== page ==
Mining, Fracking and Drinking Water
June 26, 2015
A new report released earlier this month says fracking does not pose a widespread risk to drinking water.
According to the report by the U.S. Environmental Protection Agency, fracking for shale oil and gas has not led to widespread pollution of drinking water.
The report does warn that some drilling activities could potentially cause health risks. According to the study, fracking could contaminate drinking water under certain conditions, such as when fluids used in the fracking process leak into the water table. The EPA says isolated cases of water contamination were discovered.
Here's a refresher on fracking: it is the term often used for hydraulic fracturing, the process in which sand, water and chemicals are injected underground to crack open rock formations that are potentially holding natural gas and oil.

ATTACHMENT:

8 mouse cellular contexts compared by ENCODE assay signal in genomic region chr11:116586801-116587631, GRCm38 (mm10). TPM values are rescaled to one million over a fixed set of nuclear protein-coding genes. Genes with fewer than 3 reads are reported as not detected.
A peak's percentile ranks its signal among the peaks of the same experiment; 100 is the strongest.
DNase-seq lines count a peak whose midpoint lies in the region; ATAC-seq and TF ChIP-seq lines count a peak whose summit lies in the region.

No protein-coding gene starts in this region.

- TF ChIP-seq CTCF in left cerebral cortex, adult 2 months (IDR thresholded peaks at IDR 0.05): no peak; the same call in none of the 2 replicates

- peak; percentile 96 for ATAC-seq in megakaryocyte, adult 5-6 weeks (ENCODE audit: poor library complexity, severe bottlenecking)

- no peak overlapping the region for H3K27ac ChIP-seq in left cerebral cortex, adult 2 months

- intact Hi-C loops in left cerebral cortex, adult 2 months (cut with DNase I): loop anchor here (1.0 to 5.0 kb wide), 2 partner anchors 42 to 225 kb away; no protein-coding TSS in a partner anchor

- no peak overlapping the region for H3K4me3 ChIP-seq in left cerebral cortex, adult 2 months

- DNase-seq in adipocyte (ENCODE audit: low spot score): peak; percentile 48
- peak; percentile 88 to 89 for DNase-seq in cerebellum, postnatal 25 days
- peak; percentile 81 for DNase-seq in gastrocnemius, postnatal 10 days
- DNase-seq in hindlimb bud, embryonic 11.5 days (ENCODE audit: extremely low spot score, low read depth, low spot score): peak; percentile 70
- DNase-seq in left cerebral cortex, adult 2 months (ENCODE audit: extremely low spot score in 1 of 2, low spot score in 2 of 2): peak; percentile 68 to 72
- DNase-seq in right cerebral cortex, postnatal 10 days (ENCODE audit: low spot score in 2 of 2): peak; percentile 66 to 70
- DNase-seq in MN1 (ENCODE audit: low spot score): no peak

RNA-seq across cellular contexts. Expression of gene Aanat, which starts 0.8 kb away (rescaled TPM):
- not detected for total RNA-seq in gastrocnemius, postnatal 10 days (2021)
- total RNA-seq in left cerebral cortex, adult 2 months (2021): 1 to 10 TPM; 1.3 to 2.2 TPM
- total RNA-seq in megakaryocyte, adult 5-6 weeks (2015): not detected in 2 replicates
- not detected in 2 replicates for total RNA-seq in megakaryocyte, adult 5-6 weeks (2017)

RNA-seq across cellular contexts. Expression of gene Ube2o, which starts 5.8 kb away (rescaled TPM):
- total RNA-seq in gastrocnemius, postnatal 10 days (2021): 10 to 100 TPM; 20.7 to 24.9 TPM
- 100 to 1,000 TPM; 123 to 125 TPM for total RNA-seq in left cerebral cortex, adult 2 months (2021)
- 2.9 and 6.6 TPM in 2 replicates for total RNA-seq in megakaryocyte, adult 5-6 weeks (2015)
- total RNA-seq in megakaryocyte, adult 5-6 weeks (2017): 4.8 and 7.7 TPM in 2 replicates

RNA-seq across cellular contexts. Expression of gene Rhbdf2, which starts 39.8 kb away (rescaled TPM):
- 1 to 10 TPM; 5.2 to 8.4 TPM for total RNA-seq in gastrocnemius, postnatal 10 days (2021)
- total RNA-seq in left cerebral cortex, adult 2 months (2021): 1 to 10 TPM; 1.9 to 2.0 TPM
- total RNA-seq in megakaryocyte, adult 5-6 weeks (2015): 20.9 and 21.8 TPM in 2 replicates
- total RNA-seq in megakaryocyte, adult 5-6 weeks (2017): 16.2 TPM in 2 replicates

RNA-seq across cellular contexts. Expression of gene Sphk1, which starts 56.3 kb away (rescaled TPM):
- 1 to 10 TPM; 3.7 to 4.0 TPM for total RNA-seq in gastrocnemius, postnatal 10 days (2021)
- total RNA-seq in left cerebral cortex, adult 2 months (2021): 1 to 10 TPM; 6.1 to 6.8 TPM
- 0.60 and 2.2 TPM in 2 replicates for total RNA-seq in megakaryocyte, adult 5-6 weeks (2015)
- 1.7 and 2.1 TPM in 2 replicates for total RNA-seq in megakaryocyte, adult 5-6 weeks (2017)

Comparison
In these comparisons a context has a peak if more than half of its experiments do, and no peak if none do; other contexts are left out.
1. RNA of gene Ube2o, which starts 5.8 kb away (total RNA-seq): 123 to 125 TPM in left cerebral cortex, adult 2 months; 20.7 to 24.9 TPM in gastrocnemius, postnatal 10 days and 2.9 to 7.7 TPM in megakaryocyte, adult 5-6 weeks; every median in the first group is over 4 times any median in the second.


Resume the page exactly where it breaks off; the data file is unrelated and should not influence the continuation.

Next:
The practice is controversial. Many environmental groups oppose the process because of possible risks to the environment.
There have been lots of reports debating on whether fracking possesses a danger to drinking water.
Energy groups say this latest report from the EPA echo earlier studies by the energy department and the U.S. Geological survey.
It's probably naïve to think this is the end of the argument. The business of mining is hard work. The process is made better by reliable equipment.